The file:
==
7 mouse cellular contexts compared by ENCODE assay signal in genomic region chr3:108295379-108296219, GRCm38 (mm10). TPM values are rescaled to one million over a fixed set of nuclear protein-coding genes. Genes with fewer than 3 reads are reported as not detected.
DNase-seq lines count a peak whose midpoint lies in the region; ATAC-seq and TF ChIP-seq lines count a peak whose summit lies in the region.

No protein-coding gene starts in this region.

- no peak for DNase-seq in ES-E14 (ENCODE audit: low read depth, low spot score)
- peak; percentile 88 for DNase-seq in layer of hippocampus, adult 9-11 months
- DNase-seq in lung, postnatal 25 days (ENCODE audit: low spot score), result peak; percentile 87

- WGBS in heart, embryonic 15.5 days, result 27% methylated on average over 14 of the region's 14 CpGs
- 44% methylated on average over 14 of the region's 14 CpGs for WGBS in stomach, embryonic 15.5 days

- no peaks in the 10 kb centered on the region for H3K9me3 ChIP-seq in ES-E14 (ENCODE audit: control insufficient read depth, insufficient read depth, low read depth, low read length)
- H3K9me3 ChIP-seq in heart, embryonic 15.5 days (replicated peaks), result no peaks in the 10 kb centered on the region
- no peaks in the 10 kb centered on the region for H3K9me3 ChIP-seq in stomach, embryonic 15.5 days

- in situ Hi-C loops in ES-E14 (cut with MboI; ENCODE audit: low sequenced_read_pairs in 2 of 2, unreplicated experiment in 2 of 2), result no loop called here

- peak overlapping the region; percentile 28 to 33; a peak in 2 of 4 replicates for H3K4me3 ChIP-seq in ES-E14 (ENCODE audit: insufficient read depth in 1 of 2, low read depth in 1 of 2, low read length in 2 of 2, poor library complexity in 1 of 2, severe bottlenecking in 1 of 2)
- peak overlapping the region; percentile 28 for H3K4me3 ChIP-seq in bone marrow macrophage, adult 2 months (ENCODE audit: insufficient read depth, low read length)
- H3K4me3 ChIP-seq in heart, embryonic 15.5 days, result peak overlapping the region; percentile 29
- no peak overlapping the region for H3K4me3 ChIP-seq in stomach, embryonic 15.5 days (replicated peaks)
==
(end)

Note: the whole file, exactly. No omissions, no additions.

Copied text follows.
7 mouse cellular contexts compared by ENCODE assay signal in genomic region chr3:108295379-108296219, GRCm38 (mm10). TPM values are rescaled to one million over a fixed set of nuclear protein-coding genes. Genes with fewer than 3 reads are reported as not detected.
DNase-seq lines count a peak whose midpoint lies in the region; ATAC-seq and TF ChIP-seq lines count a peak whose summit lies in the region.

No protein-coding gene starts in this region.

- no peak for DNase-seq in ES-E14 (ENCODE audit: low read depth, low spot score)
- peak; percentile 88 for DNase-seq in layer of hippocampus, adult 9-11 months
- DNase-seq in lung, postnatal 25 days (ENCODE audit: low spot score), result peak; percentile 87

- WGBS in heart, embryonic 15.5 days, result 27% methylated on average over 14 of the region's 14 CpGs
- 44% methylated on average over 14 of the region's 14 CpGs for WGBS in stomach, embryonic 15.5 days

- no peaks in the 10 kb centered on the region for H3K9me3 ChIP-seq in ES-E14 (ENCODE audit: control insufficient read depth, insufficient read depth, low read depth, low read length)
- H3K9me3 ChIP-seq in heart, embryonic 15.5 days (replicated peaks), result no peaks in the 10 kb centered on the region
- no peaks in the 10 kb centered on the region for H3K9me3 ChIP-seq in stomach, embryonic 15.5 days

- in situ Hi-C loops in ES-E14 (cut with MboI; ENCODE audit: low sequenced_read_pairs in 2 of 2, unreplicated experiment in 2 of 2), result no loop called here

- peak overlapping the region; percentile 28 to 33; a peak in 2 of 4 replicates for H3K4me3 ChIP-seq in ES-E14 (ENCODE audit: insufficient read depth in 1 of 2, low read depth in 1 of 2, low read length in 2 of 2, poor library complexity in 1 of 2, severe bottlenecking in 1 of 2)
- peak overlapping the region; percentile 28 for H3K4me3 ChIP-seq in bone marrow macrophage, adult 2 months (ENCODE audit: insufficient read depth, low read length)
- H3K4me3 ChIP-seq in heart, embryonic 15.5 days, result peak overlapping the region; percentile 29
- no peak overlapping the region for H3K4me3 ChIP-seq in stomach, embryonic 15.5 days (replicated peaks)